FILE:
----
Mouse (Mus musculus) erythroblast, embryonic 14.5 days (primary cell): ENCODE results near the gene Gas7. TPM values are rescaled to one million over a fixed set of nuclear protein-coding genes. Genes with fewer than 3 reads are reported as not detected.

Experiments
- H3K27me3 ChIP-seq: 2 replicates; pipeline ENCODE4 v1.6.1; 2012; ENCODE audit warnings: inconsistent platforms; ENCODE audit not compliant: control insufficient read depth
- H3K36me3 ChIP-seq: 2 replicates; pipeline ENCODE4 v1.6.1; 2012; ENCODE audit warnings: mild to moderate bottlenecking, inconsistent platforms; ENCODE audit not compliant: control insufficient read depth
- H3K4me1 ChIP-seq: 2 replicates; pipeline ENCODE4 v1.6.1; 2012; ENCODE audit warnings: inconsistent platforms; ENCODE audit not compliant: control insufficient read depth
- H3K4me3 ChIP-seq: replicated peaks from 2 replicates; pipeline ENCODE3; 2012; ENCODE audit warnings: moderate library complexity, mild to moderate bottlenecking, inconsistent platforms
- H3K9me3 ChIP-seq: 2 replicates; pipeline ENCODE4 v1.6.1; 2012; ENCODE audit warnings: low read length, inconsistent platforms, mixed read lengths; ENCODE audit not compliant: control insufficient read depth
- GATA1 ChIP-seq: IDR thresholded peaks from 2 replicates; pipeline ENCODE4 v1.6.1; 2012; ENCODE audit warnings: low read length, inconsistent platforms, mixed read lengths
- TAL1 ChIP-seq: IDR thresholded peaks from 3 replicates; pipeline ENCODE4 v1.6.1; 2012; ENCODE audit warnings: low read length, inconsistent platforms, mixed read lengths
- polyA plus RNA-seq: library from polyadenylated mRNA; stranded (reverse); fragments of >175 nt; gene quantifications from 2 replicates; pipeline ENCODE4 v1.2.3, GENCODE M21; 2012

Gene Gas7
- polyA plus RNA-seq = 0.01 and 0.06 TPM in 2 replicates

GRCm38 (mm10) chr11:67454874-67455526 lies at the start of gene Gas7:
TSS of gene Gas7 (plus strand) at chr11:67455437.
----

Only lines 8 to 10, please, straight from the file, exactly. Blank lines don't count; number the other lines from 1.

- GATA1 ChIP-seq: IDR thresholded peaks from 2 replicates; pipeline ENCODE4 v1.6.1; 2012; ENCODE audit warnings: low read length, inconsistent platforms, mixed read lengths
- TAL1 ChIP-seq: IDR thresholded peaks from 3 replicates; pipeline ENCODE4 v1.6.1; 2012; ENCODE audit warnings: low read length, inconsistent platforms, mixed read lengths
- polyA plus RNA-seq: library from polyadenylated mRNA; stranded (reverse); fragments of >175 nt; gene quantifications from 2 replicates; pipeline ENCODE4 v1.2.3, GENCODE M21; 2012